An example is shown below with
symmetric random data. One additional parameter is required
for this model and is placed in cell F4. This is an exponent
(Exp.) that will be used in the objective function. For a minimization
problem the exponent will be between 0 and 1, inclusive.
The form constructed by the Optimize add-in for this
problem is shown below. Several new rows appear in the form
for a flow tree. The coefficients for the arcs are placed in
the table starting in row 14. Row 8 holds the node flows and
row 9 holds the arc flows. The node flows are data items which
for simplicity we make all 1's for the example. In general the
node flows should be nonnegative numbers. The value of p
is in F4, and it is 0.5. This is equivalent to multiplying the
coefficient by the square root of the flow.
To explain the problem we use the solution shown in row 7.
Recall that the value of a variable tells the node that originates
the arc that enters a particular node. For example x2=5 implies
that arc (5, 2) is part of the tree. The initial tree is illustrated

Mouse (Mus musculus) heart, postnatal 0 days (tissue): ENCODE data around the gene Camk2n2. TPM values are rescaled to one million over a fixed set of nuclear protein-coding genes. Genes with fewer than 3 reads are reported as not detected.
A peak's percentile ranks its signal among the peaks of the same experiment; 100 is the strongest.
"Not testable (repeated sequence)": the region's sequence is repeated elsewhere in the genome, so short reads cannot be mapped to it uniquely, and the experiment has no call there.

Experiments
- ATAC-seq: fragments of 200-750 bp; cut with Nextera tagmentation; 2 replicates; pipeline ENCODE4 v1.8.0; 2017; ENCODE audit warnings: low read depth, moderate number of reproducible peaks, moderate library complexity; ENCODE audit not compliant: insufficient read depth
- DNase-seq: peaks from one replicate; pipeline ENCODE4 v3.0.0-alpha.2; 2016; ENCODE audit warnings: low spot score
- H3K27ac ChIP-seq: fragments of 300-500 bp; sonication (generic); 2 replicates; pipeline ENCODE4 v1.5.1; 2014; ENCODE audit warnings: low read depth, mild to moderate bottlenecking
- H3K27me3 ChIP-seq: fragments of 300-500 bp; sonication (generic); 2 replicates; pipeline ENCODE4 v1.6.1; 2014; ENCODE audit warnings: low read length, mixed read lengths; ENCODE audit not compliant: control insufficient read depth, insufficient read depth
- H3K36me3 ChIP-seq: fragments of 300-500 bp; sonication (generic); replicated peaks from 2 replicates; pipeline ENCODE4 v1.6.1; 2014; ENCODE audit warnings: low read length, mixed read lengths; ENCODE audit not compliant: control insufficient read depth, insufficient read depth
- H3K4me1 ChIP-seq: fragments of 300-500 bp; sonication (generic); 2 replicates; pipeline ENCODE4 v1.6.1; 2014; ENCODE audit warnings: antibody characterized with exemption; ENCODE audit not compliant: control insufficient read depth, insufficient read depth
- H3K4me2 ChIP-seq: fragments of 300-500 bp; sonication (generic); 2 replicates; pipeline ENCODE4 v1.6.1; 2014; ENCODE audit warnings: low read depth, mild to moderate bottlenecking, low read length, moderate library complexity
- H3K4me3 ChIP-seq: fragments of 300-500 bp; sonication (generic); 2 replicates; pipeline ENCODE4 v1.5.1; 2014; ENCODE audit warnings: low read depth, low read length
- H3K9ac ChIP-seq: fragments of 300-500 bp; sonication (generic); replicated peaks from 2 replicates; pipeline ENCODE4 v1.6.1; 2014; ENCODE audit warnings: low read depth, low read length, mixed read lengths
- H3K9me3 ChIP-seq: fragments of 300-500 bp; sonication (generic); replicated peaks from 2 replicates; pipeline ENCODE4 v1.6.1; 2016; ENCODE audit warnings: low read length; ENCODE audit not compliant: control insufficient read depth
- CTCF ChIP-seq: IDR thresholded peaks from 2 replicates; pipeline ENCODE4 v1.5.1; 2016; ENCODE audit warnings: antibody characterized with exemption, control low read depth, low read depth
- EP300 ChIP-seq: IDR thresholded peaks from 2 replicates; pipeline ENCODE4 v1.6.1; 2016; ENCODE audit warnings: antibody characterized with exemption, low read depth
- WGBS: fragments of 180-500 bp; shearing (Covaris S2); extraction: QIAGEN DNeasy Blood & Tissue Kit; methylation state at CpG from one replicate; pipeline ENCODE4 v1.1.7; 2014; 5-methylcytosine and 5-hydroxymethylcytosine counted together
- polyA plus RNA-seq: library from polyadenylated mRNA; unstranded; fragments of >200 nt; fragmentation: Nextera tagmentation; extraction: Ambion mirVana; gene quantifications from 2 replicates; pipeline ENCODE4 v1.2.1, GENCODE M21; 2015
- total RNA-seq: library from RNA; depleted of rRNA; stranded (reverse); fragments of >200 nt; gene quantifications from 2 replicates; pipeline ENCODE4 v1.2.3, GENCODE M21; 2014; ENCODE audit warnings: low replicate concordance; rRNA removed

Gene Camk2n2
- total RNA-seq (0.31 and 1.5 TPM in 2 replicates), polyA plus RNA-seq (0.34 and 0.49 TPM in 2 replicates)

in the figure below. The node flows are shown in square brackets
on the figure and the arc flows are in parentheses. The node
flows may be viewed as demands for some material at the nodes.
The tree arcs are to deliver the demanded quantities and the
materials enter the network at the root node (node 1). The flow
in the tree arcs are determined by conservation of flow. For
example, since the arc (2, 3) serves only node 3, the flow on
this arc is 1. Arc (5, 2) serves nodes 2, 3 and 7, so it must
carry 3 units of flow.
Given the tree designation in row 7 on the worksheet,
the arc flows are computed in row 9 by Excel formulas. Row 10
holds the unit costs for the arcs selected for the tree. Row
11 computes the product of the unit cost multiplied by the arc
flow raised to the power of the exponent. The sum of the values
in row 11 is in cell D3 and is the objective to be minimized.
When the exponent is strictly between 0 and 1
and the coefficients are positive, the objective is a concave
function of flow. This kind of problem is difficult because
the associated math programming model has multiple local minima.
For the math programming model, every tree is a basic solution
and every basic solution may be a local minimum. Thus the flow
problem for exponents strictly between 0 and 1 is hard
and must be solved by combinatorial methods.
We use exhaustive enumeration for the example
problem and the optimum solution is shown below.
The optimal tree is shown in the graphic.